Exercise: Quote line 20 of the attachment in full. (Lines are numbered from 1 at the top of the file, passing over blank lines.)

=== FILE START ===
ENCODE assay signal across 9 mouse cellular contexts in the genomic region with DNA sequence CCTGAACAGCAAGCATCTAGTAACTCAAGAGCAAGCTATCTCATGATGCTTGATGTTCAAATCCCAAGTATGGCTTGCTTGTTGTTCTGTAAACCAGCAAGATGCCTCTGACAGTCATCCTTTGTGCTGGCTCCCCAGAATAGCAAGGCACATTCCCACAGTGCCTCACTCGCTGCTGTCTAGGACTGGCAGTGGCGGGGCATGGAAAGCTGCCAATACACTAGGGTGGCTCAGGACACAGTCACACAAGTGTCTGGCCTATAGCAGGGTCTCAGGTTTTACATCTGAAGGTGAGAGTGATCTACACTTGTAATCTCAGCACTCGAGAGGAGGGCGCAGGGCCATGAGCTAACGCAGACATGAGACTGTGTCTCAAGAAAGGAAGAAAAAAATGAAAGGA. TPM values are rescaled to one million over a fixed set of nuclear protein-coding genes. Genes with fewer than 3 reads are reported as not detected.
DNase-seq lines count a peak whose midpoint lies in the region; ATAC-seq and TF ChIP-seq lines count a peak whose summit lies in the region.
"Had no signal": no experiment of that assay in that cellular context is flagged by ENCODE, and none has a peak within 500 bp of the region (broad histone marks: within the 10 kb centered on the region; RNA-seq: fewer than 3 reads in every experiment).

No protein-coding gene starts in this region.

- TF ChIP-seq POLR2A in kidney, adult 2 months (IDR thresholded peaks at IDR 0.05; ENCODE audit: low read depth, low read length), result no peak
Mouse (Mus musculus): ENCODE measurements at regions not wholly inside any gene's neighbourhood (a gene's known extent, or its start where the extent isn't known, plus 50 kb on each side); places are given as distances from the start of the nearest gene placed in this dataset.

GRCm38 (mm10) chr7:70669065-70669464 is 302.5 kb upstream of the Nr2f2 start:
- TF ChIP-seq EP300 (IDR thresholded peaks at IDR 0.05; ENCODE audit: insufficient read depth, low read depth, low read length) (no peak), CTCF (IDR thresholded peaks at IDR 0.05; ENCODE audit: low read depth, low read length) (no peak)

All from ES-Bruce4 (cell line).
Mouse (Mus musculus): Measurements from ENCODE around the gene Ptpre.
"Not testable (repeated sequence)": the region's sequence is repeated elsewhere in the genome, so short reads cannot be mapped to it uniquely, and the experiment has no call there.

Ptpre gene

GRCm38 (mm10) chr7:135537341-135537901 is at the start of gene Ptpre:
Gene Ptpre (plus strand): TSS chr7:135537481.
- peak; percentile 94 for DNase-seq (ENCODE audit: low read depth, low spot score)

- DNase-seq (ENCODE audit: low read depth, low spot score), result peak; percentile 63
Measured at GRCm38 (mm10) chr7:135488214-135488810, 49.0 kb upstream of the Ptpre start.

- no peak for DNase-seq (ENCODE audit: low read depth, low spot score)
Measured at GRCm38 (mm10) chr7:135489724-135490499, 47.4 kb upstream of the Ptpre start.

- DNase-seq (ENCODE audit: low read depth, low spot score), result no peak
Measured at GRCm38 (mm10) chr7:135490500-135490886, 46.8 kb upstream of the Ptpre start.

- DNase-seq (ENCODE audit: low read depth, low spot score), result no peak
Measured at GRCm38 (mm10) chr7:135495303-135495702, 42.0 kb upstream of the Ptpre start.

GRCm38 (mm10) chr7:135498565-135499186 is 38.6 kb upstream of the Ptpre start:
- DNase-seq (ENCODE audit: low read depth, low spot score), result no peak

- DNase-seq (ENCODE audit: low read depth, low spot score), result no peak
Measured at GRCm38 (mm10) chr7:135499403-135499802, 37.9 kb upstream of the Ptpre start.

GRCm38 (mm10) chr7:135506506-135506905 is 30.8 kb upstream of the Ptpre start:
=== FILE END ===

- DNase-seq (ENCODE audit: low read depth, low spot score), result no peak